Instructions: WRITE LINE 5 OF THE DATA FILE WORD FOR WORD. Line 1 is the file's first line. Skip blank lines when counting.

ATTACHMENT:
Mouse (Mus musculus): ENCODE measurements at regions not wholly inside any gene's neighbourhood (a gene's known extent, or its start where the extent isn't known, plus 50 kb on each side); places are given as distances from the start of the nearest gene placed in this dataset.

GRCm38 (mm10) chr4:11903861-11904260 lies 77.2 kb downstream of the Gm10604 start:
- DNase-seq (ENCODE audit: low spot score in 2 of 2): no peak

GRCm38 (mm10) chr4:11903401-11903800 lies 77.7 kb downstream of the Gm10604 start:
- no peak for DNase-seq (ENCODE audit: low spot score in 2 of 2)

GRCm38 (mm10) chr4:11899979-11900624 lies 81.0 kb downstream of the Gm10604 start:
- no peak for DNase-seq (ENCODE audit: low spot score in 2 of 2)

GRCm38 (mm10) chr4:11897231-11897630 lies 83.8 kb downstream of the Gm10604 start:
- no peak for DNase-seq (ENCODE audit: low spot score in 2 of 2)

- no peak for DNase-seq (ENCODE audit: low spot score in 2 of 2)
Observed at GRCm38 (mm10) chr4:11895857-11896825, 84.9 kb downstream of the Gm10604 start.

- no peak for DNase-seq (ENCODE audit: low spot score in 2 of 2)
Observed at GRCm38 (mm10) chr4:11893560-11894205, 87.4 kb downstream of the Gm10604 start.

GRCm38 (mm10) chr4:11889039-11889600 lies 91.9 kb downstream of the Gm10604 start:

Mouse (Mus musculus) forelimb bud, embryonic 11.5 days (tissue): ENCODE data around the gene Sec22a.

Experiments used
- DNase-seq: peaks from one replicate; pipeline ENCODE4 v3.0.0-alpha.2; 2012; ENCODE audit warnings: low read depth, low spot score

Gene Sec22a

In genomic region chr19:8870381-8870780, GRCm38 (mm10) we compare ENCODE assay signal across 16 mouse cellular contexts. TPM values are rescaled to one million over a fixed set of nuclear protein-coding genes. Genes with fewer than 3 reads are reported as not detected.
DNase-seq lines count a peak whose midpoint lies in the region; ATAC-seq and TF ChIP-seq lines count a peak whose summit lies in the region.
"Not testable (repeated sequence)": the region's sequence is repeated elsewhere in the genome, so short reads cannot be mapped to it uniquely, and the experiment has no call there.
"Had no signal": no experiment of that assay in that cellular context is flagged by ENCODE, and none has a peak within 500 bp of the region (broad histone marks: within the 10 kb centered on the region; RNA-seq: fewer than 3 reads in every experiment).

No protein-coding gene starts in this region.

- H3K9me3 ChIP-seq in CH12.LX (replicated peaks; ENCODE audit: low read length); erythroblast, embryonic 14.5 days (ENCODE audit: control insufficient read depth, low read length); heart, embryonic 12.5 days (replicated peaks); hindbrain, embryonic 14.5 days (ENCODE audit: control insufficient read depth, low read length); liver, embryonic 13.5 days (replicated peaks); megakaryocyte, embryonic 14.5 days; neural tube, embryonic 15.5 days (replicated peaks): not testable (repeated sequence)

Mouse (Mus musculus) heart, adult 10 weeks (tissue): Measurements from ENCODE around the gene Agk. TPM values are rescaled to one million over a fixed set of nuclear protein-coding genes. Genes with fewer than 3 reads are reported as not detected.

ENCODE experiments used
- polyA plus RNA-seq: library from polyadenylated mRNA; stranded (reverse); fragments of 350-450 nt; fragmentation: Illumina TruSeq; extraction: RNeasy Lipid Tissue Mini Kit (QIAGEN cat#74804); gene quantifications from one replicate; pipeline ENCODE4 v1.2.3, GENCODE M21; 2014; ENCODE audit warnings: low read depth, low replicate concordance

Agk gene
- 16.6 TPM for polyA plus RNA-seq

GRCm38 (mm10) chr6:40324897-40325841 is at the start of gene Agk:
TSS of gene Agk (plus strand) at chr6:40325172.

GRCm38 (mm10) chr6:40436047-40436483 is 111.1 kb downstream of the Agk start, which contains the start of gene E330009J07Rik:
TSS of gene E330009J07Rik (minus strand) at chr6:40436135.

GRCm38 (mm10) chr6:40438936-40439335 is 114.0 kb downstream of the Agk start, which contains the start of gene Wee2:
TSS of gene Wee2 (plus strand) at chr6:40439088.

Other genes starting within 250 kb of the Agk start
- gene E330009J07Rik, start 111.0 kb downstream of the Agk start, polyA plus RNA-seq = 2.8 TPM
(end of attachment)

- no peak for DNase-seq (ENCODE audit: low spot score in 2 of 2)